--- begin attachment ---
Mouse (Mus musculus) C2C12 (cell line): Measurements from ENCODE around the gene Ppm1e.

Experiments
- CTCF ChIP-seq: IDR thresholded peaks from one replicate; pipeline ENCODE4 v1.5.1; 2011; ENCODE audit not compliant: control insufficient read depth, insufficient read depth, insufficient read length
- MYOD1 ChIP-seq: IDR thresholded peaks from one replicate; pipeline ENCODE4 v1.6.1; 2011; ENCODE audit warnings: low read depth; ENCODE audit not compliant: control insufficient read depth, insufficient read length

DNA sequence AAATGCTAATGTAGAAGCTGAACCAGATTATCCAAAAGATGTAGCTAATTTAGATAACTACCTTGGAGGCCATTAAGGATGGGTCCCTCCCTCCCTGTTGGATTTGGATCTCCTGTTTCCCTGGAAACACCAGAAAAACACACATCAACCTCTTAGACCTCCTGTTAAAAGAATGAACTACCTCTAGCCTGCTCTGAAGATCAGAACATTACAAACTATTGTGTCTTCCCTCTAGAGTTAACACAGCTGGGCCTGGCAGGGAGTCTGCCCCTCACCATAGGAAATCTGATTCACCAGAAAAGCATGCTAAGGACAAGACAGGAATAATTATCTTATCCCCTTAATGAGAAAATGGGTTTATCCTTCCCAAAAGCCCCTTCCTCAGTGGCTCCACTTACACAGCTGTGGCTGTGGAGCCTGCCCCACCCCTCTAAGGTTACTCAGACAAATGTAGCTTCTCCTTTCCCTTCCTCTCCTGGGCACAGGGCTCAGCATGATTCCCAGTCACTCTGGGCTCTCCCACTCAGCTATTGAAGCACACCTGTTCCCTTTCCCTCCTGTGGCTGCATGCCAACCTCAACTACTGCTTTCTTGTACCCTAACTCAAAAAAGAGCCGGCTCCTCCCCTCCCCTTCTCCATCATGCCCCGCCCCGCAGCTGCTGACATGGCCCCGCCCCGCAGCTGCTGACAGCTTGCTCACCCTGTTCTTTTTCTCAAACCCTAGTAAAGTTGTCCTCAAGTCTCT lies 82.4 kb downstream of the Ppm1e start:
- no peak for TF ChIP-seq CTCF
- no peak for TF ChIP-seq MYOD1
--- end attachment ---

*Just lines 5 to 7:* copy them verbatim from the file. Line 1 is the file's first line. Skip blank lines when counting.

DNA sequence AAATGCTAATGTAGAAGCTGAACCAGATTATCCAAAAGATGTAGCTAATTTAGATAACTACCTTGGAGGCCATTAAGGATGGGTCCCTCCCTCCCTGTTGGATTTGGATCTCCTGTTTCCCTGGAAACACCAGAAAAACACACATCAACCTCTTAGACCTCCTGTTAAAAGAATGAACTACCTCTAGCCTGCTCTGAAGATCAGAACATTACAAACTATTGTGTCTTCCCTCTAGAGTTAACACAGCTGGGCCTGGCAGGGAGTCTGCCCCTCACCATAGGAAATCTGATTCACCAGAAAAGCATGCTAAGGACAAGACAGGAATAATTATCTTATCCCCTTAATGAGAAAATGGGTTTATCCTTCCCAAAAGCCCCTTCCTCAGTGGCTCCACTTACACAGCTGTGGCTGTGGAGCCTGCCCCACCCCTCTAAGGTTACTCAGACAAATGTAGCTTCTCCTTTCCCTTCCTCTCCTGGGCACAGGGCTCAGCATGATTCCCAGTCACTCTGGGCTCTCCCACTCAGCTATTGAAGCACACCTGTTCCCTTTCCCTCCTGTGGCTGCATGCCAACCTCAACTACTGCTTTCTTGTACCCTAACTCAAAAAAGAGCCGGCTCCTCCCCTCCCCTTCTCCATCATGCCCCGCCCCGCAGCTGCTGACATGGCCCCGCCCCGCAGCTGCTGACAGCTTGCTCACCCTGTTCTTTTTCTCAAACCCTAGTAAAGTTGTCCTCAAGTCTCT lies 82.4 kb downstream of the Ppm1e start:
- no peak for TF ChIP-seq CTCF
- no peak for TF ChIP-seq MYOD1